"Africa is, indeed, coming into fashion." - Horace Walpole (1774)

10.17.2007

Global Call to Action Against Poverty

The Reverend David Duncombe has been fasting for the last 40 days in support of the Jubilee Act, which would "cancel the debt of approximately 67 impoverished countries in the Global South."

I want you to read that first sentence again. Rev. Duncombe believes this issue is so important that he has been fasting for the last 40 days.

Most of us hear words like "economic conditionalities" and "responsible lending practices" and our eyes glaze over. We stop paying attention, because it's complicated, and it's far away, and it doesn't really affect our lives.

But national debt does affect those who live in desparately poor countries. Many - really, most -African countries are crippled by debt that could be used to fund important development programs. Even countries that are doing relatively well - those countries that have shed their dictators (who were generally the ones who accrued the debt to begin with) and begun to develop - are still stuck paying huge percentages of their annual GDP to paying off impossible debts.

Anytime you talk about debt forgiveness, you have to talk about responsibility and teaching lessons to countries about living up to their obligations.

But the issue with debt in African and other poor countries is this: is it really just, is it really right, for the poorest of the poor to be kept in a place where it's almost impossible for them to improve their lives? Imagine how you would feel if you worked and worked and worked and worked to provide a better life for your family, but could never get there.

That's how it is for the poor living in debt-ridden countries. It doesn't matter how hard they work. Things don't get better unless the debt goes away.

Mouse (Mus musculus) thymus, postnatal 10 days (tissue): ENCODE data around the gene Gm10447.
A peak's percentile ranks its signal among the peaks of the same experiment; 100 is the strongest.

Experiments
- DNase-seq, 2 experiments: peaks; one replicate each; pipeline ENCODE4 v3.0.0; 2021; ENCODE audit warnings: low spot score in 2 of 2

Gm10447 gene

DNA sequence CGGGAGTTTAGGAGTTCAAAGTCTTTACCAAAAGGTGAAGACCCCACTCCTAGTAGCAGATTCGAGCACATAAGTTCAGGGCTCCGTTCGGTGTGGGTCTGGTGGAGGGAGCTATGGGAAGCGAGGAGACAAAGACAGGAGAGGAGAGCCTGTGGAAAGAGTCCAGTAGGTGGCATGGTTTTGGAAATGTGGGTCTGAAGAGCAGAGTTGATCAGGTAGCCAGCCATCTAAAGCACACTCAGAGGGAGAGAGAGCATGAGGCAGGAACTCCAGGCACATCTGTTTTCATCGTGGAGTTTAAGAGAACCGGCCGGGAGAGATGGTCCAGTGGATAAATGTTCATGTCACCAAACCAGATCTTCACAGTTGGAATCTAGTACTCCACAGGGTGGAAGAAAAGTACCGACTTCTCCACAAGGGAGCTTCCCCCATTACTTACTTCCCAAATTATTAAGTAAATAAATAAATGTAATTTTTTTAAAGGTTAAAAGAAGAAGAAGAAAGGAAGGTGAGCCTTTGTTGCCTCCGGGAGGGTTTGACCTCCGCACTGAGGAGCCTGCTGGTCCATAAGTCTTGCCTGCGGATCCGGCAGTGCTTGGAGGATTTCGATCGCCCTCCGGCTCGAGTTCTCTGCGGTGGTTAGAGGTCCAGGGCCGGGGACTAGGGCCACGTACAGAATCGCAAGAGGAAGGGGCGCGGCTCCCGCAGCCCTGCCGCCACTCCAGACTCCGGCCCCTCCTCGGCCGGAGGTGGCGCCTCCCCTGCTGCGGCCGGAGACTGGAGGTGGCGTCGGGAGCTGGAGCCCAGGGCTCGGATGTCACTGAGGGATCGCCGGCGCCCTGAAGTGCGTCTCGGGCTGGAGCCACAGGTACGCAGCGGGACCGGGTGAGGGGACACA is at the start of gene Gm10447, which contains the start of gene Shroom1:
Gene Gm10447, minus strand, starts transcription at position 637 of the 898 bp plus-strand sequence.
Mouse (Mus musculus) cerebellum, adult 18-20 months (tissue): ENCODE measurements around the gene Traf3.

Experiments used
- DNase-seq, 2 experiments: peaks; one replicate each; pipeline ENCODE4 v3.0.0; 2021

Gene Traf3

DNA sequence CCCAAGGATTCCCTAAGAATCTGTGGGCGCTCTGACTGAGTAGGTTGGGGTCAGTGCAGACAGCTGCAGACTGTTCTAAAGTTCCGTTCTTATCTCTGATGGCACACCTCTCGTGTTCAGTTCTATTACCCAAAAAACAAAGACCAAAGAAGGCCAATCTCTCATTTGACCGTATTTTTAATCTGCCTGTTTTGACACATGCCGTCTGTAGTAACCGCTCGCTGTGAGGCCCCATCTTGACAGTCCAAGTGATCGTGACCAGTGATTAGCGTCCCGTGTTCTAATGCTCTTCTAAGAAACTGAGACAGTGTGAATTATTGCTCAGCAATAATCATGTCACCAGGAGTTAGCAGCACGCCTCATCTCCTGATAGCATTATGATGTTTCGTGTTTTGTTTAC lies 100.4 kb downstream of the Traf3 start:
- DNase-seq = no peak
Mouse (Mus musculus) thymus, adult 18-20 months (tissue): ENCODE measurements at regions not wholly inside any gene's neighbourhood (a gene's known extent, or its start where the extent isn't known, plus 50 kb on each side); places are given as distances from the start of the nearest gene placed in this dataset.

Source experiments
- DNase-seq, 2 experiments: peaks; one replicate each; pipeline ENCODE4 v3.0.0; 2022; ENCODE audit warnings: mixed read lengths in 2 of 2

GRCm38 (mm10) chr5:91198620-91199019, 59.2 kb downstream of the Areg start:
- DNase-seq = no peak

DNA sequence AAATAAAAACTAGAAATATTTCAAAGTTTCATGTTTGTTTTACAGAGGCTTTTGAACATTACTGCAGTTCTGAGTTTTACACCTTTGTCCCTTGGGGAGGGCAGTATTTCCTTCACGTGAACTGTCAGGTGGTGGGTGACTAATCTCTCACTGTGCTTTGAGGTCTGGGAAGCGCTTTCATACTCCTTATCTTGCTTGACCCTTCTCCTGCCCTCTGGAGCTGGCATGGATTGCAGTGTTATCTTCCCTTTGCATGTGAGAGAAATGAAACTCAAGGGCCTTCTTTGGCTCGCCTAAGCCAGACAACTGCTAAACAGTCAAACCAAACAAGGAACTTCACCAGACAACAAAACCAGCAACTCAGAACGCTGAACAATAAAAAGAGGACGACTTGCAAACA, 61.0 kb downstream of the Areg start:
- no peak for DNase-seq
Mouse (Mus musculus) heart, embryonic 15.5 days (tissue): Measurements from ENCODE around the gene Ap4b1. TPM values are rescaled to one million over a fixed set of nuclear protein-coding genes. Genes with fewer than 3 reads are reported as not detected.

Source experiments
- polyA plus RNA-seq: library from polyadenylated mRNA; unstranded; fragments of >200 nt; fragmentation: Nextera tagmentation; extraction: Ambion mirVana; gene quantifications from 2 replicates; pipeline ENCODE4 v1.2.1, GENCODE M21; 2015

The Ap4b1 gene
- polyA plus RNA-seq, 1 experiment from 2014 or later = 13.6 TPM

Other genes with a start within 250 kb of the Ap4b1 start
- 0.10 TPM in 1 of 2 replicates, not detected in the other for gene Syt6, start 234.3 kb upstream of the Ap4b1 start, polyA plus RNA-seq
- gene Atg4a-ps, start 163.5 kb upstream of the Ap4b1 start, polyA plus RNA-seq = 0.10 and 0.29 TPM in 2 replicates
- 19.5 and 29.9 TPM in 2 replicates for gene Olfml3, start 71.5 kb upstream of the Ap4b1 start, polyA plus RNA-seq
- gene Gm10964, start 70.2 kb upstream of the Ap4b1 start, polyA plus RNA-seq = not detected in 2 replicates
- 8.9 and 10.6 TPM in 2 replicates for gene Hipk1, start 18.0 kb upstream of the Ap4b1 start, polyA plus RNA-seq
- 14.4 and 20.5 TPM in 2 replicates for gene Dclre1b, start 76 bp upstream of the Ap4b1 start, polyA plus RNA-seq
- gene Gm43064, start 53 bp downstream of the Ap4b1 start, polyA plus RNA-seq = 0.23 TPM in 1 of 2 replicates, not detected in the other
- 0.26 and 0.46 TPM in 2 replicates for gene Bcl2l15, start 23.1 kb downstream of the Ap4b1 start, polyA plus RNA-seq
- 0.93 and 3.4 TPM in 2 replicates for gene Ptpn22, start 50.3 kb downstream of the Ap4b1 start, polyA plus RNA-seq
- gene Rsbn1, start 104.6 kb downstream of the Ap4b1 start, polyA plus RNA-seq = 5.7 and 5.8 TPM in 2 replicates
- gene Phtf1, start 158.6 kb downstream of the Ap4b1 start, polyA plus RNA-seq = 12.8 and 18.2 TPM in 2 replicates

But when it does go away, things change. Fast. Here's what the ONE Campaign has to say about the effects of debt:

"Debt is the kind of crisis that can hold back an entire continent. Sub-Saharan Africa pays $13 billion in debt service to wealthy nations and financial institutions every year, almost enough to pay for life-saving drugs to reverse the AIDS crisis that claims 7,000 lives each day.

"And in 2000, when Tanzania's debt was cancelled, that government was able to eliminate school fees, sending 1.5 million children to school almost overnight."

What's the more just thing to do? I believe that cancelling debt is right, and fair, and the only way to help many African countries ever have a chance at improving their status.

Rev. Duncombe's fast ends today, October 17. As part of his fast, he's walked the halls of Congress to draw attention to the act and to lobby Representatives to support it.

Today is the Global Call to Action Against Poverty. Today the ONE Campaign is coordinating an effort to send 40,000 letters in support of the Jubilee Act to the U.S. House of Representatives today.

Today, I am sending a letter to my Representative asking him to support the Jubilee Act. And today, I am asking you to do the same. It only takes a minute, and 40,000 letters might, just might be enough to make a difference. Will you join in?

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